🌍 Inside The Middle East — May 6

Bin Laden 10th Anniversary, Israeli Stampede, Palestinian Election Postponed, U.S.-Iran Prisoner Swap, World Press Freedom, Birth of Egyptian Feminism

Hey guys, Happy Thursday and welcome to another edition of Inside The Middle East. Another full slate of news today, as well as new jobs, internships and datasets below!

Today we’ll dissect the 10th anniversary of Osama bin Laden’s death; the Israeli stampede that killed at least 45 Jewish festivalgoers; Palestine’s postponed elections; a reported U.S.-Iran prisoner swap; the daunting lack of press freedom in the Middle East; and a new book that sheds light on the birth of Egypt’s feminism movement.

Okay, let’s get straight to it!


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Data Corner 🧮

A few datasets referenced in today’s edition…

  1. Afghan War: Monthly casualty reports, from The New York Times

  2. Press Freedom: New 2021 index/report, from Reporters Without Borders

  3. Imprisoned Journalists: Database on the world’s imprisoned journalists, from the Committee to Protect Journalists

  4. Human Disasters: International disaster database, from the Centre for Research on the Epidemiology of Disasters


Israeli Stampede Kills Dozens

We start this week in northern Israel where a human stampede during the holy Lag B’Omer festival led to the deaths of at least 45 people. The day that commemorates two historic events in the Jewish religion turned into one of the worst civilian disasters in Israeli history, rivalling the Haifa forest fire in 2010.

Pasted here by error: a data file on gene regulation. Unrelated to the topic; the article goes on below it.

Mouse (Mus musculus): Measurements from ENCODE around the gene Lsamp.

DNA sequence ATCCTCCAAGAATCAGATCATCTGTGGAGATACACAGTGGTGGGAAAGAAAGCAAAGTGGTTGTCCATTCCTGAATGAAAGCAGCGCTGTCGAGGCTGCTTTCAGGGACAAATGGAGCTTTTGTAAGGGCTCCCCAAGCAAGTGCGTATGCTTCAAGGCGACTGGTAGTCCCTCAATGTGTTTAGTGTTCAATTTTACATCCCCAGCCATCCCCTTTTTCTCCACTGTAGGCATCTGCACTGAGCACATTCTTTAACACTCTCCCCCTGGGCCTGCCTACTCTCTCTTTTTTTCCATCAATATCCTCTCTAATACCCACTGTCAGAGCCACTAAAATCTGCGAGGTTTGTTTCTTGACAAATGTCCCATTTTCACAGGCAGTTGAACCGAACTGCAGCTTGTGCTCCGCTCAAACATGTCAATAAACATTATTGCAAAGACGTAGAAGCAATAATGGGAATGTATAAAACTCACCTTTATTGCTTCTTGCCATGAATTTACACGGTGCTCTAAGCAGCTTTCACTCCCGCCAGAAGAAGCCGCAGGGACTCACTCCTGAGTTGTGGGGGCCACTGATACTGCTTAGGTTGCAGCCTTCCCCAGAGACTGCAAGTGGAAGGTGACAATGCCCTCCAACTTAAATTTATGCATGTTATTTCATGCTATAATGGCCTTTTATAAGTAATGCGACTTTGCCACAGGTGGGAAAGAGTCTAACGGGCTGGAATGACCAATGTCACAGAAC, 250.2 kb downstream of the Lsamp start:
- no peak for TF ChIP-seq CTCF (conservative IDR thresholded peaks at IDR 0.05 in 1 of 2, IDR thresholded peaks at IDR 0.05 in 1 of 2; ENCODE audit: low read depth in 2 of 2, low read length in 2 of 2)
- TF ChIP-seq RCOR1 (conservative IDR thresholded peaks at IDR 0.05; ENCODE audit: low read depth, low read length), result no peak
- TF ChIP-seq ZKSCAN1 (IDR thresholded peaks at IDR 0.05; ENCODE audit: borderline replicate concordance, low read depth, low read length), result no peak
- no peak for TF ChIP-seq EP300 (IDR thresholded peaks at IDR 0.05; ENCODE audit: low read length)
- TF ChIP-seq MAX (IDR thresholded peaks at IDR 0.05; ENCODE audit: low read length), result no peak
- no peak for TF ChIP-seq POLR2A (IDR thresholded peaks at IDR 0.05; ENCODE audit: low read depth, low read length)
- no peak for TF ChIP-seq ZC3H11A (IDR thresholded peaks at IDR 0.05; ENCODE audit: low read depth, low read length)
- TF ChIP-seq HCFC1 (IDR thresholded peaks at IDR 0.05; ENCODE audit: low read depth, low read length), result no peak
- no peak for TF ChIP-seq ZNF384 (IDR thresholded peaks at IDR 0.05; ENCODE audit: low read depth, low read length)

Israel’s first large-scale religious festival with almost all Covid restrictions lifted saw an estimated 100,000 people gather on Mount Meron. But as the crowd of mostly ultra-Orthodox Jews began to descend down a narrow, tunnel-like passage at around 1 a.m., people began to slip on a ramp and a domino effect ensued.

Despite the country’s successful vaccination program, health officials still warned against holding the event. The government’s watchdog will launch a criminal investigation into possible misconduct by police officers. The country’s ultra-Orthodox, who have faced pressure over the past year for being allowed to flout Covid safety guidelines, are set for more backlash in the coming days and weeks.

Video: Growing outrage, questions after deadly stampede during Israeli religious festival


Palestinian Election Postponed

Switching to Palestine next where Palestinian Authority President Mahmoud Abbas postponed next month’s parliamentary election. Abbas blamed the lack of clarity from Israel’s government on whether Palestinians in occupied East Jerusalem would be allowed to vote, saying “Jerusalem will not be compromised, and our people in Jerusalem will not give up their right to exercise their democratic rights.” But other Palestinian officials said Abbas was trying to delay the end of his political career.

After 15 years since Palestine’s last election, Jerusalem continues to be the sticking point in any democratic progression. Israel prohibits any political activity in East Jerusalem, home to around 350,000 Palestinians who are once again left without a legitimate path to democracy. Hamas, who are poised to benefit from a splintered Palestinian Authority, strongly opposed the decision to call off the vote. Check out B’Tselem’s thorough explanation of the history and current situation in East Jerusalem below… 👇

East Jerusalem Explained


Last Time on Inside The Middle East…

🌍 Inside The Middle East — April 29

🌍 Inside The Middle East — April 22

🌍 Inside The Middle East — April 15

🌍 Inside The Middle East — April 8

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Bin Laden 10th Anniversary

To mark a decade since U.S. forces raided a Pakistani compound to capture and kill Osama Bin Laden, Joe Biden used the anniversary to reaffirm his decision to withdraw all remaining troops from Afghanistan. Last month the president said all troops would return home by September 11, the 20th anniversary of the 9/11 terrorist attacks.